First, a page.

Upcoming ban of GeForce RTX 4090 exports to China is affecting prices everywhere

midian182

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In a nutshell: The US government's upcoming ban of RTX 4090 exports to China is not only playing havoc with prices and availability of the card in the Asian nation but has also resulted in problems closer to home. Prices for the card on US retail sites have increased while finding one in stock isn't as easy as it used to be.

The rumored changes to US sanctions on tech exports proved accurate this week when the Department Bureau of Industry and Security (BIS) updated its list of export controls on semiconductor manufacturing items and advanced chips to China and other countries.

The RTX 4090's bandwidth and compute power means that, under the new rules, the card will be prohibited from being exported to China, along with the A800 and H800 that Nvidia had created specifically for the Chinese market, in 30 days of the new rules being announced.

VideoCardz reports that the move has resulted in RTX 4090 cards in China doubling or quadrupling in price, while many stores have removed listings for the card, including Nvidia's own Founders Edition.

PC Gamer notes that the impact is being felt in the US, too. The RTX 4090 is out of stock on the Nvidia store, while the cheapest one on Newegg is the $1,699 Zotac Gaming model followed by a $1,729 MSI card, with several listings out of stock. Amazon's cheapest RTX 4090 is also $1,699. It was only a few days ago that these cards could be found for their MSRP - or even lower when looking back over the last few months.

While it's only the RTX 4090 that's being affected, the news comes amid concerns that Nvidia's focus on its lucrative AI/datacenter products could result in its gaming line becoming less of a priority, leading to the bad old days of the pandemic/chip shortage/crypto-craze when prices and availability of graphics cards were ridiculously bad.

The good news is that such a scenario seems unlikely to happen. Prices and availability of other cards have remained stable and the RTX 4090 situation will probably return to normal in a month once the China ban is implemented, after which time there's no point in people buying the flagships with the purpose of exporting them to the country. The only real issue could be a lack of RTX 4090s in next week's Black Friday sale.

In other Nvidia news, rumors (emphasis on that word) are circulating that the company is preparing to release several Super variants of current RTX 4000-series cards. One of these, the RTX 4070 Super, is said to pack 16GB of VRAM and be based on the AD103 GPU.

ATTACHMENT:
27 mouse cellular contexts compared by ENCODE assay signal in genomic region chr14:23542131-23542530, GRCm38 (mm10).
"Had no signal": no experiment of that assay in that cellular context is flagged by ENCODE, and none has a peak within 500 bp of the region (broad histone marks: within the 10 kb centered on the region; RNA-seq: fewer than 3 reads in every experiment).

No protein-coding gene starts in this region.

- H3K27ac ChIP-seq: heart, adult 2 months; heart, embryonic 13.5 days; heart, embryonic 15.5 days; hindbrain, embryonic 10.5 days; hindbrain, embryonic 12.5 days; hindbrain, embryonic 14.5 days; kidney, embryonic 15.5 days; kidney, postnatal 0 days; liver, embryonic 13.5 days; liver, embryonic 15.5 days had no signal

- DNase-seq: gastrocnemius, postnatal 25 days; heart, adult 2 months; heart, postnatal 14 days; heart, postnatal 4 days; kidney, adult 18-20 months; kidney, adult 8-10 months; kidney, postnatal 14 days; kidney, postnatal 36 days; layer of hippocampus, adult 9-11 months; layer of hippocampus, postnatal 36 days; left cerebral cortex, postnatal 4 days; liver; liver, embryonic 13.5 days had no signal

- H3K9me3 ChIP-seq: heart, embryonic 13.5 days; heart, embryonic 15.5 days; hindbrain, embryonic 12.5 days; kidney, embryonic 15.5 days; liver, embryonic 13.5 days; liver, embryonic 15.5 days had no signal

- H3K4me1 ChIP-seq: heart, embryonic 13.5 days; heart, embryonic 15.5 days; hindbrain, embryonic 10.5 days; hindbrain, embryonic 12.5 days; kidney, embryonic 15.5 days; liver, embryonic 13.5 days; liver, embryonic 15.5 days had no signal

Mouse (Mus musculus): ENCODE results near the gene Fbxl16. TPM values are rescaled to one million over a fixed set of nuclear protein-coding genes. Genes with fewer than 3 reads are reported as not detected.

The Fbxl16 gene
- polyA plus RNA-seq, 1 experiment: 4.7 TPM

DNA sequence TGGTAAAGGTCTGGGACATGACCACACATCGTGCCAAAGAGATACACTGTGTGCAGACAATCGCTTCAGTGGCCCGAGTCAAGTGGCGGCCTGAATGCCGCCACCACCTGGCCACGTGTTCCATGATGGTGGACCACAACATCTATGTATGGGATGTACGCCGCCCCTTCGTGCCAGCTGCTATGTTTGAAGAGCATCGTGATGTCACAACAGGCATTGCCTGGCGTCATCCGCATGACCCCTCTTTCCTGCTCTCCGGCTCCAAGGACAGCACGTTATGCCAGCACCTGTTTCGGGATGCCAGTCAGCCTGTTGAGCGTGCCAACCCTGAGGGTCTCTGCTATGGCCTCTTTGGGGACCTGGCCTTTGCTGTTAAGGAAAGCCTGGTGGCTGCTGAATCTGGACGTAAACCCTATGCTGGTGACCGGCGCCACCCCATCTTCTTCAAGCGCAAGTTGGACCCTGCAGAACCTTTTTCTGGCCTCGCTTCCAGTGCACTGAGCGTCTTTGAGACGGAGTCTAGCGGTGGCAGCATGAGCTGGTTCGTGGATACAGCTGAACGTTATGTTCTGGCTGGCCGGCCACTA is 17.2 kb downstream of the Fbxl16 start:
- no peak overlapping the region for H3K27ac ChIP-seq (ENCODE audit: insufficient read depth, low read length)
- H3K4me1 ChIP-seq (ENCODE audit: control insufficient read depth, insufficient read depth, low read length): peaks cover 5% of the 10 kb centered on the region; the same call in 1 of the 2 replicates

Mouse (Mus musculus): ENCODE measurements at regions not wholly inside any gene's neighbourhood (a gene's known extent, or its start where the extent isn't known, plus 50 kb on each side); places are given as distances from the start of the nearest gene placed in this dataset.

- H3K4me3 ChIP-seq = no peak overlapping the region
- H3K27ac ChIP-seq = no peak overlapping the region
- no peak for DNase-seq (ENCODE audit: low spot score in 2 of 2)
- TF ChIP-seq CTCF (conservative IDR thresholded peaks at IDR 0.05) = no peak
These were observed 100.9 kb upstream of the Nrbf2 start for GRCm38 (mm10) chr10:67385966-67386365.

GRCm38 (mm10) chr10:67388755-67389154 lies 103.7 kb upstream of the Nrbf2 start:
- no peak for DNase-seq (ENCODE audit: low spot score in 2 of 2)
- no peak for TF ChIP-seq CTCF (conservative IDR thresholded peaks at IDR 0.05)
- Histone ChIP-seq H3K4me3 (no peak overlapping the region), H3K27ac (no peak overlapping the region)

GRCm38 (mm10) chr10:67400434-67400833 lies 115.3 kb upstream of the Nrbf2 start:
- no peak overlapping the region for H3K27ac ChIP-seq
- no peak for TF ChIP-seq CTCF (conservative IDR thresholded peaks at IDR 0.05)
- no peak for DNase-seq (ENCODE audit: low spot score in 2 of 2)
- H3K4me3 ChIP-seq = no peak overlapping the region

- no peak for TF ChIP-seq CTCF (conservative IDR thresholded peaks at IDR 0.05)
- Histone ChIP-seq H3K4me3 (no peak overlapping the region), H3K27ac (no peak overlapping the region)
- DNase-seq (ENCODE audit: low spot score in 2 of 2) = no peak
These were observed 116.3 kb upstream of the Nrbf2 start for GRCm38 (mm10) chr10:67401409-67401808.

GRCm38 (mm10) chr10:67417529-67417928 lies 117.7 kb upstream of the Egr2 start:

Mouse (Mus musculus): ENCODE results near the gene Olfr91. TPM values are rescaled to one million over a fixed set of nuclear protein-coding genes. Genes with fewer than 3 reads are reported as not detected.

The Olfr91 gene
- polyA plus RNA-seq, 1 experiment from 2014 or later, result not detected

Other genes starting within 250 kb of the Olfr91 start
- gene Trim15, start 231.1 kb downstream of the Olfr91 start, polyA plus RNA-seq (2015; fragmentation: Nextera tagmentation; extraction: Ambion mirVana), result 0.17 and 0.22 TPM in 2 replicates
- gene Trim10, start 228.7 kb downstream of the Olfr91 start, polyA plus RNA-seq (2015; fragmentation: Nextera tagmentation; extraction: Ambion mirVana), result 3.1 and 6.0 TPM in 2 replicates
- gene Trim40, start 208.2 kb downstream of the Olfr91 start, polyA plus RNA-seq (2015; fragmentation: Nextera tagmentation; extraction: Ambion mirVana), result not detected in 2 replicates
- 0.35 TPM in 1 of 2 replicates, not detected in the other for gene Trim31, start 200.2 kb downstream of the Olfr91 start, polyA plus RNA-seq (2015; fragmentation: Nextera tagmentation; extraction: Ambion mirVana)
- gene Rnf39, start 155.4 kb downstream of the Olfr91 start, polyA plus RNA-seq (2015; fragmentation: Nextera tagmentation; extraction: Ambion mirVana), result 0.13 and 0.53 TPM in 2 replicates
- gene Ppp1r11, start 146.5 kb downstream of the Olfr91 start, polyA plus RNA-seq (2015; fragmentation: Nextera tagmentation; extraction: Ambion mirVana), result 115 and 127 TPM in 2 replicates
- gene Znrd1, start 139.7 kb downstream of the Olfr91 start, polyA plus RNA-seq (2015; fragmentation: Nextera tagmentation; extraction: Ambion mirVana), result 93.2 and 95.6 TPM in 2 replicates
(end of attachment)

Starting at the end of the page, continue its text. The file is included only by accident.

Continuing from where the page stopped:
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I think this ban will likely result in the CCP increasing funding to domestic alternatives which will then flood the market and displace western brands.
 
I think this ban will likely result in the CCP increasing funding to domestic alternatives which will then flood the market and displace western brands.
Can they replace A800, H800 or RTX 4090 with anything they have domestically? I seriously doubt, this ban was meant to hurt China and I think it really does that well.
 
Can they replace A800, H800 or RTX 4090 with anything they have domestically? I seriously doubt, this ban was meant to hurt China and I think it really does that well.

It does hurt in the short term but longer term implications are unclear.

The domestically produced MTT S80 is roughly equivalent in power to the 1660.
 
I think this ban will likely result in the CCP increasing funding to domestic alternatives which will then flood the market and displace western brands.
China can't manufacture chips as small as the other fabs and cannot buy the lithography equipment to make them. They will have to develop their own lithography equipment and then make chips. There is only one company in the world that can make them so China probably has close to a decade before they can compete with what the rest of the world has access to now.
 
So by having the demand of the cards effectively shrink to like 60-70% of what it just was due to the ban, it should mean that now there's an over-supply and under-demand of this card...This is the exact kind of market forces economists have taught us should lead to a decrease in price, not an increase.

Anybody care to take a stab at it? Let's be generous and say that Nvidia foresaw this coming with enough anticipation several months ago and reduced their production rates to control the supply, if this is still happening does it means that they just never cared about any other market but China?

Otherwise in what world does it makes sense that demand going away means an increase in price, unless Nvidia themselves or all of the distributors (Though I'd suspect more about Nvidia) are just price-fixing which need I remind you, it's a felony?

Or the most likely scenario is that the news and headlines really love to go 100% Orientalist about a pricing behavior that probably had 0% to do with the China ban and 100% to do with the fact that Nvidia will just be switching most of their consumer allocation to Enterprise products? In fact we just saw news that Nvidia was releasing TensorRT-LLM for Windows so the market demand has increased enough to make up for and even surpass the demand they had in China, on top of Nvidia probably knowing people could use the 4090 for TensorRT-LLM decided now it's the perfect time to just make it less attractive to ML enthusiasts and push them into enterprise cards instead by again, intentionally constraining supply almost at the same time they made the former TensorRT-LLM announcement?

Just speculation on my part but it certainly makes more sense than 'We can't sell these cards we made to China, this means prices would go up since that's how the free market works right?'
 
So by having the demand of the cards effectively shrink to like 60-70% of what it just was due to the ban, it should mean that now there's an over-supply and under-demand of this card...This is the exact kind of market forces economists have taught us should lead to a decrease in price, not an increase.
There's a very easy explanation for this. nVidia is purposely reducing orders for the chips to decrease availability. (They announced this a while back.) They figure if people were willing to pay ridiculous prices during the GPU shortage then why not just keep prices that high forever?